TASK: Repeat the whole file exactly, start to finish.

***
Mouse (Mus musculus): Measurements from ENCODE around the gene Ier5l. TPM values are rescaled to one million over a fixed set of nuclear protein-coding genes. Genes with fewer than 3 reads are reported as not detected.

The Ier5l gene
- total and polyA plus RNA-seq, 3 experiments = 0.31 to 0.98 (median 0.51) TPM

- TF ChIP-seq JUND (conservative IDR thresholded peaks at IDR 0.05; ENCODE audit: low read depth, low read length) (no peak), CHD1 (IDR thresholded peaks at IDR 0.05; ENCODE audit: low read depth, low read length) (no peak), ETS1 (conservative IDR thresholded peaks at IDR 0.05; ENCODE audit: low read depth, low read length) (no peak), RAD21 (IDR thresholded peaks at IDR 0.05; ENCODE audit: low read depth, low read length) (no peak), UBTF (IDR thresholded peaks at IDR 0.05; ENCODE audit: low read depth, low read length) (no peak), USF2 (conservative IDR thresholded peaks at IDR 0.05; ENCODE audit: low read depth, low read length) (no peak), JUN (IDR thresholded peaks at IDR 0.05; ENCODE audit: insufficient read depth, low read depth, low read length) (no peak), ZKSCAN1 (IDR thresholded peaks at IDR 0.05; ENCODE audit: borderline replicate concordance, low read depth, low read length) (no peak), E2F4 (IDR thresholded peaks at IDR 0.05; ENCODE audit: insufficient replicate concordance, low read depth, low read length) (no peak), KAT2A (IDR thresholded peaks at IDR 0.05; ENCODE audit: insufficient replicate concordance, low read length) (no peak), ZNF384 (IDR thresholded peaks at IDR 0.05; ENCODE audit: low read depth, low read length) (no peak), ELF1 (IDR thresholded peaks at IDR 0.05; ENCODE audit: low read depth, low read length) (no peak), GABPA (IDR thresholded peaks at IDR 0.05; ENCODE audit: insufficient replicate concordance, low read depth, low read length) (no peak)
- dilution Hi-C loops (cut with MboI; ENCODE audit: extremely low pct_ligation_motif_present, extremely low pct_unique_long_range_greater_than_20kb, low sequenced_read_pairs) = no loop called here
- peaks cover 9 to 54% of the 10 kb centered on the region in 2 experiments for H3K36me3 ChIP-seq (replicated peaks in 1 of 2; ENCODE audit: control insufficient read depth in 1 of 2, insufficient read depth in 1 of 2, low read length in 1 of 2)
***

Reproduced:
Mouse (Mus musculus): Measurements from ENCODE around the gene Ier5l. TPM values are rescaled to one million over a fixed set of nuclear protein-coding genes. Genes with fewer than 3 reads are reported as not detected.

The Ier5l gene
- total and polyA plus RNA-seq, 3 experiments = 0.31 to 0.98 (median 0.51) TPM

- TF ChIP-seq JUND (conservative IDR thresholded peaks at IDR 0.05; ENCODE audit: low read depth, low read length) (no peak), CHD1 (IDR thresholded peaks at IDR 0.05; ENCODE audit: low read depth, low read length) (no peak), ETS1 (conservative IDR thresholded peaks at IDR 0.05; ENCODE audit: low read depth, low read length) (no peak), RAD21 (IDR thresholded peaks at IDR 0.05; ENCODE audit: low read depth, low read length) (no peak), UBTF (IDR thresholded peaks at IDR 0.05; ENCODE audit: low read depth, low read length) (no peak), USF2 (conservative IDR thresholded peaks at IDR 0.05; ENCODE audit: low read depth, low read length) (no peak), JUN (IDR thresholded peaks at IDR 0.05; ENCODE audit: insufficient read depth, low read depth, low read length) (no peak), ZKSCAN1 (IDR thresholded peaks at IDR 0.05; ENCODE audit: borderline replicate concordance, low read depth, low read length) (no peak), E2F4 (IDR thresholded peaks at IDR 0.05; ENCODE audit: insufficient replicate concordance, low read depth, low read length) (no peak), KAT2A (IDR thresholded peaks at IDR 0.05; ENCODE audit: insufficient replicate concordance, low read length) (no peak), ZNF384 (IDR thresholded peaks at IDR 0.05; ENCODE audit: low read depth, low read length) (no peak), ELF1 (IDR thresholded peaks at IDR 0.05; ENCODE audit: low read depth, low read length) (no peak), GABPA (IDR thresholded peaks at IDR 0.05; ENCODE audit: insufficient replicate concordance, low read depth, low read length) (no peak)
- dilution Hi-C loops (cut with MboI; ENCODE audit: extremely low pct_ligation_motif_present, extremely low pct_unique_long_range_greater_than_20kb, low sequenced_read_pairs) = no loop called here
- peaks cover 9 to 54% of the 10 kb centered on the region in 2 experiments for H3K36me3 ChIP-seq (replicated peaks in 1 of 2; ENCODE audit: control insufficient read depth in 1 of 2, insufficient read depth in 1 of 2, low read length in 1 of 2)